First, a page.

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Fixed-Income Insights

At the U.S. Federal Reserve’s policy meeting on September 20, it maintained its forecast for one more tightening in 2017. 

The U.S. Federal Reserve (Fed), eager as always to carefully manage market expectations, delivered a surprise-free coda to its policy meeting on September 19–20. The Fed announced that October 1 would be the start date for gradually unwinding its $4.5 trillion balance sheet, and kept the benchmark fed funds rate unchanged, at 1.25%. The outcome of these two policy decisions was never in doubt by observers of the Fed.   

That’s not to say, however, that the Fed and investors are fully in sync. The projections for inflation, and its “dot plot” projections for interest rates from the Fed’s policy-setting arm, the U.S. Federal Open Market Committee (FOMC), while modified slightly lower on September 20, remain above market expectations.  FOMC projections for the fed funds rate for 2019 fell by 20 basis points (bps), and its long-term outlook dropped, from 3.00% to 2.75%. Short-term fed funds rate projections were unchanged. Yields on two-year and 10-year U.S. Treasury securities ticked up higher in post-meeting trading on September 20 in response to a clear majority of Fed policymakers who expect one additional rate hike this year and three more hikes in 2018. The Fed’s reiteration of its tightening path could help push rates higher before its December meeting.

Implications for Bond Yields
The slow start to the Fed’s balance-sheet normalization (the “unwinding” process) suggests little impact in yields over coming months. However, by this time next year, the increased reduction in purchases will reach $50 billion per month, or $600 billion per year. The absence of the Fed’s purchases seems likely to affect yields of five- to 10-year Treasuries and mortgage-backed securities, as these markets attract fewer buyers than shorter-maturity debt. For perspective, the quarterly auctions of seven-year and 10-year Treasuries have averaged $28 billion and $21 billion, respectively, or $102 billion and $84 billion annually. The Fed’s absence in the market could at some point give rise to a steeper yield curve.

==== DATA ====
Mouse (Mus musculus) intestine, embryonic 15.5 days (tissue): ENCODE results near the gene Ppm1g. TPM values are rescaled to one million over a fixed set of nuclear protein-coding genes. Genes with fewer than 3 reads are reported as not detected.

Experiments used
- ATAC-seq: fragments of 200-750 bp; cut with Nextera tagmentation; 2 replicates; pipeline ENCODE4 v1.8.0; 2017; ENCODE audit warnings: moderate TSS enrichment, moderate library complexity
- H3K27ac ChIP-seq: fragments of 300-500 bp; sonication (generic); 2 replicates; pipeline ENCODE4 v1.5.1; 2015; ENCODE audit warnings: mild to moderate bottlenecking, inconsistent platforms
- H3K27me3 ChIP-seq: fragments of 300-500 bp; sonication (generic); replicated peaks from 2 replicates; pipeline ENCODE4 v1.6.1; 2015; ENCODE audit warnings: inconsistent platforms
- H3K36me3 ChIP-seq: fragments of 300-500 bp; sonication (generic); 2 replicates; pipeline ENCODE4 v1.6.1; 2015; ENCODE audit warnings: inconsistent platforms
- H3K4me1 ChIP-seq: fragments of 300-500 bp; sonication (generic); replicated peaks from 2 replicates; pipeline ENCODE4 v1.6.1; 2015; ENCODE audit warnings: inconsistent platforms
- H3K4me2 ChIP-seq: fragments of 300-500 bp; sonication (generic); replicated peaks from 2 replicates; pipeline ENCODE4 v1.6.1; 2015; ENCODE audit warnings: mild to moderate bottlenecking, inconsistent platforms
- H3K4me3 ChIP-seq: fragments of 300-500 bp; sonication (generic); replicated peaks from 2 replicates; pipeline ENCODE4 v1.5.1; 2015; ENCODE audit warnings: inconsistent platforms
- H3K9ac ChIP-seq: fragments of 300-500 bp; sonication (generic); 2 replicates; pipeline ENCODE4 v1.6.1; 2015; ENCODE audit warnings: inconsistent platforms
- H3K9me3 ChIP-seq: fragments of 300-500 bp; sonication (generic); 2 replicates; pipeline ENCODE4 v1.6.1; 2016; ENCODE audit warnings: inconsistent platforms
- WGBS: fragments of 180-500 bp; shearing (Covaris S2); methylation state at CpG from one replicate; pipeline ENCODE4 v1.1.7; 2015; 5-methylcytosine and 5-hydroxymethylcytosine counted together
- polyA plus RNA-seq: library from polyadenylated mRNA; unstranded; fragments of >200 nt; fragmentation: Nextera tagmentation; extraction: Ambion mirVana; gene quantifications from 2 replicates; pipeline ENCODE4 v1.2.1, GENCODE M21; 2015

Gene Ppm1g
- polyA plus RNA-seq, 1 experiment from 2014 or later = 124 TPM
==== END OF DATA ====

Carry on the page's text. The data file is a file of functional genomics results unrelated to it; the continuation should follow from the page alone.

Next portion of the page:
As we noted earlier, rates could adjust higher in the next few months, based on the Fed’s intentions for a December hike, especially since investors rate the probability of such an occurrence at just above 50%, according to Bloomberg data. During Janet Yellen’s tenure as Fed chairwoman, she has presided over raised rates only when the implied probability of a rate hike was 70%, or more, according to Bloomberg. Over the past two weeks, the probability of a December Fed tightening has increased, to 54% from less than 30%, and two- and 10-year Treasury yields have increased, respectively, by 12 and 20 basis points. 

If the Fed tries to manage market expectations of a December rate hike higher over the next few months, bond yields could adjust higher. However, inflation figures also would have to rise, supporting the Fed’s intent. Higher inflation may indeed unfold owing the the effects of the recent U.S. hurricanes. Rising gasoline prices, followed by increased cost of building materials and other supplies due to weather-related shortages, could indeed boost announced inflation in time to support a December rate hike. Treasury yields likely will rise in the process.

Broader Investment Consequences
Depending upon the rise in Treasury yields, other markets could react accordingly. Higher rates, especially short-term rates, could provide support for the U.S. dollar, thereby stopping if not reversing the greenback’s 11% decline versus other major currencies so far this year. Bank stocks would be likely beneficiaries of higher 10-year yields and, in the longer term, any steepening of the yield curve. High-yield securities and bank loans also would perform relatively well, as economic strength keeps default risk low and economically sensitive securities perform better than those that are more responsive to changes in interest rates. The next several months could provide some interesting opportunities for investors as the market waits for the Fed’s final meeting of 2017.  

 

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